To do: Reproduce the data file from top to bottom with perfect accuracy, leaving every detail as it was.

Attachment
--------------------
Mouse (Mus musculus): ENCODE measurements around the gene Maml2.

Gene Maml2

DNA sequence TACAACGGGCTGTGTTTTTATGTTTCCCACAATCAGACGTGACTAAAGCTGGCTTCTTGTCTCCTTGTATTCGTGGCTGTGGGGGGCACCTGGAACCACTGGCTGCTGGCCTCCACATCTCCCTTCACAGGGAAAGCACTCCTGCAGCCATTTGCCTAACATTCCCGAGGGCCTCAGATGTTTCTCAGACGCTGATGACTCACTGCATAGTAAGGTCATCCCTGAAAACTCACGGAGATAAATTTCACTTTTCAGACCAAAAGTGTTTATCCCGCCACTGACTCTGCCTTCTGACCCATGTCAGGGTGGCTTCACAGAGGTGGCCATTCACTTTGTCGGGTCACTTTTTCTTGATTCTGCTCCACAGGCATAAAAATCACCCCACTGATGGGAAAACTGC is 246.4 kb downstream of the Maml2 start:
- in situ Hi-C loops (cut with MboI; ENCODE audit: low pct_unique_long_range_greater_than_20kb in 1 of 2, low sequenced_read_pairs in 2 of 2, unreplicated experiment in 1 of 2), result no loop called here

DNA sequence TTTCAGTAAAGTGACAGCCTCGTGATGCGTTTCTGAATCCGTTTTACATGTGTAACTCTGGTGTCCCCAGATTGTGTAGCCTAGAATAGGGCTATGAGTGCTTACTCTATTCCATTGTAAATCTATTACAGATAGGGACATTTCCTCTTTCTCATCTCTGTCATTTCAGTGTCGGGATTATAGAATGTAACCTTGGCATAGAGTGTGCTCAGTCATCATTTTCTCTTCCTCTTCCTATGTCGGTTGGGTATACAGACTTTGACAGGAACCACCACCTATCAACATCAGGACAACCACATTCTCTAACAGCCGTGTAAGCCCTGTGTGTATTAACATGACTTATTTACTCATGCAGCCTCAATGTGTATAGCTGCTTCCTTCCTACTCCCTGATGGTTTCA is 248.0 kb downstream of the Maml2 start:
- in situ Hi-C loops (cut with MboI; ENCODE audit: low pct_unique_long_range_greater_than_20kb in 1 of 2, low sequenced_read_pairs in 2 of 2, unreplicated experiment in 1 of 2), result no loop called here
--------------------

Mouse (Mus musculus): ENCODE measurements around the gene Maml2.

Gene Maml2

DNA sequence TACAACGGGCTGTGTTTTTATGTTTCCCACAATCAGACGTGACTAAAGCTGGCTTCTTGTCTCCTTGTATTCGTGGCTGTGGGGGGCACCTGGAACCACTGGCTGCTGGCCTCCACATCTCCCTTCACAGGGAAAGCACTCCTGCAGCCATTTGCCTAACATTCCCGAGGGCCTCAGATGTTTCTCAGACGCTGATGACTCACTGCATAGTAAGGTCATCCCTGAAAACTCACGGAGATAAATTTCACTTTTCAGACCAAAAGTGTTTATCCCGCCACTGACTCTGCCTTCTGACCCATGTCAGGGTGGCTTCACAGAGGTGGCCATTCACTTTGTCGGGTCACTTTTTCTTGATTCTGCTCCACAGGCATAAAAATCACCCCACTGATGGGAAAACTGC is 246.4 kb downstream of the Maml2 start:
- in situ Hi-C loops (cut with MboI; ENCODE audit: low pct_unique_long_range_greater_than_20kb in 1 of 2, low sequenced_read_pairs in 2 of 2, unreplicated experiment in 1 of 2), result no loop called here

DNA sequence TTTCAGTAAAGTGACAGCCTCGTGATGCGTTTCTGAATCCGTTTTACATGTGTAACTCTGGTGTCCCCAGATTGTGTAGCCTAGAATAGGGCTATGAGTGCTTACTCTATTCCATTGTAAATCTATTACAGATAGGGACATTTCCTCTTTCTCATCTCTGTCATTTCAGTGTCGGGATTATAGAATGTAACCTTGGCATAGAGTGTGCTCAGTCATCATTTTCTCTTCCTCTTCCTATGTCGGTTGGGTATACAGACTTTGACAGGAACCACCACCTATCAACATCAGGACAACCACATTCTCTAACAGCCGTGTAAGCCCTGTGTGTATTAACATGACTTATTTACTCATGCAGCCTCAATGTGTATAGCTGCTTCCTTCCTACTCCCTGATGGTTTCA is 248.0 kb downstream of the Maml2 start:
- in situ Hi-C loops (cut with MboI; ENCODE audit: low pct_unique_long_range_greater_than_20kb in 1 of 2, low sequenced_read_pairs in 2 of 2, unreplicated experiment in 1 of 2), result no loop called here